Fruit bromelain ameliorates rat constipation induced by loperamide†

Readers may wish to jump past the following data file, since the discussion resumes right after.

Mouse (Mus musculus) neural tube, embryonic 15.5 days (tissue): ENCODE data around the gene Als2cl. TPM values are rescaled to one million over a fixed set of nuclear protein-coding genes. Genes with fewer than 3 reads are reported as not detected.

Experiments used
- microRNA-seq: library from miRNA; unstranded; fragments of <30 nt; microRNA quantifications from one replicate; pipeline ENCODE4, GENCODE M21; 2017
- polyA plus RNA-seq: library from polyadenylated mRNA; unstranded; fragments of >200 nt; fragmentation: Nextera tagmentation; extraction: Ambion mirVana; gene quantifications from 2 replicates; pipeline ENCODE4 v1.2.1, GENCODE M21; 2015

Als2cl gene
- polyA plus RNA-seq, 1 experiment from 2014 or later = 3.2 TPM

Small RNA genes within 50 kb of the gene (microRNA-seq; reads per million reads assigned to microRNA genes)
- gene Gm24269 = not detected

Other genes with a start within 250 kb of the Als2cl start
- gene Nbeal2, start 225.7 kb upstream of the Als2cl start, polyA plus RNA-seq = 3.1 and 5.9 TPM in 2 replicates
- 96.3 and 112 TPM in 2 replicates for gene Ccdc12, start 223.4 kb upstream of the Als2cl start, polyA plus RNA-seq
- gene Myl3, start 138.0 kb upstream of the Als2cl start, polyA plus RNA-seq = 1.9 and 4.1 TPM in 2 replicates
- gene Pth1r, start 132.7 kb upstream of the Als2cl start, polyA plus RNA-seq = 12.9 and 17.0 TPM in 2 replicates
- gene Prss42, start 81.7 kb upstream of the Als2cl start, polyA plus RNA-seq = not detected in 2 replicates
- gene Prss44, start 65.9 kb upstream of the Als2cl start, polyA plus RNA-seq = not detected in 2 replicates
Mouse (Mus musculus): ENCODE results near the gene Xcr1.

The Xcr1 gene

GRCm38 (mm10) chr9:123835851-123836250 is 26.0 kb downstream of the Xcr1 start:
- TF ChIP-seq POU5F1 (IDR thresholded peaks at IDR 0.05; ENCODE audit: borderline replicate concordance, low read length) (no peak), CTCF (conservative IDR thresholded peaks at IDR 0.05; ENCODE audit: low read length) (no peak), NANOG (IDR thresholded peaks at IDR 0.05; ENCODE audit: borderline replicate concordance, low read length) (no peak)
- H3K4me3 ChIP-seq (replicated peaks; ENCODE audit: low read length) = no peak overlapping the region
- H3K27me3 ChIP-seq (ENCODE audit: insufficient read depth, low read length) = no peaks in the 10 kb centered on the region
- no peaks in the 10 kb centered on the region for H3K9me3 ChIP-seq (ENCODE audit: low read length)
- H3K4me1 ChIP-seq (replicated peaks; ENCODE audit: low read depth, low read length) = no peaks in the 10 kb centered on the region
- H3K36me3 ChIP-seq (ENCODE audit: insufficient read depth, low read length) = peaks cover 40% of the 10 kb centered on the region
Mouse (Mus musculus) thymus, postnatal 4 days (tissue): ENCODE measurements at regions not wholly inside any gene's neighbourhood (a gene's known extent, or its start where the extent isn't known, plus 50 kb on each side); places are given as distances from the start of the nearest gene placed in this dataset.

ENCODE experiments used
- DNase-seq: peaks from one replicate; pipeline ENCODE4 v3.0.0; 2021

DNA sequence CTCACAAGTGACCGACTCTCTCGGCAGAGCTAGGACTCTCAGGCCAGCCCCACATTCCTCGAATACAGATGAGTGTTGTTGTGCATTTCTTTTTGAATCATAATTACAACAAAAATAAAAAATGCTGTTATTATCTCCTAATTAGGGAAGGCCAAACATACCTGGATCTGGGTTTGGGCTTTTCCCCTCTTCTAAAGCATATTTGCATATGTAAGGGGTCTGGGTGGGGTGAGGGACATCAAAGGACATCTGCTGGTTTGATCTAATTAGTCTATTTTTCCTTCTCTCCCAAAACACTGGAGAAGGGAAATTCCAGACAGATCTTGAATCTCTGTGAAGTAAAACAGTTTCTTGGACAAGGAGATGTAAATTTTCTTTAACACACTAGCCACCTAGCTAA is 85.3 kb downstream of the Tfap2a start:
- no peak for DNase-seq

Unsweetened pineapple juice is beneficial for routine constipation. The objective of this study was to determine the effect of bromelain (EC 220.127.116.11) isolated and purified from pineapple fruit on constipation. A rat constipation model was established by gavage administration of loperamide hydrochloride. The effects of bromelain on constipation in rats were evaluated in vitro and in vivo. In the ex vivo study, the isometric force of jejunal strips and changes in intracellular Ca2+ ([Ca2+]i) were measured simultaneously. The effect of bromelain on myosin light chain kinase (MLCK)-related intestinal contraction was also studied. Bromelain significantly relieved the high visceral sensitivity and infrequent stools in constipated rats. Bromelain also reversed the slow gastric emptying and slow intestinal transit in constipated rats. Bromelain stimulated intestinal contraction, and the stimulatory effect was inhibited by hemicholinium-3 and atropine, which block the synthesis of endogenous acetylcholine (ACh). The amount of ([Ca2+]i) was significantly increased by bromelain. Bromelain significantly reversed the decreased phosphorylation of the 20 kDa regulatory light chain of myosin (p-MLC20) and the expression of MLCK in constipated rats. These results indicated that bromelain triggered the release of endogenous ACh, increased [Ca2+]i, and enhanced p-MLC20 via activation of MLCK expression, resulting in the increase of gut motility. The beneficial effect of pineapple on constipation is partly dependent on fruit bromelain although the fibers and fluid in pineapple juice are also beneficial.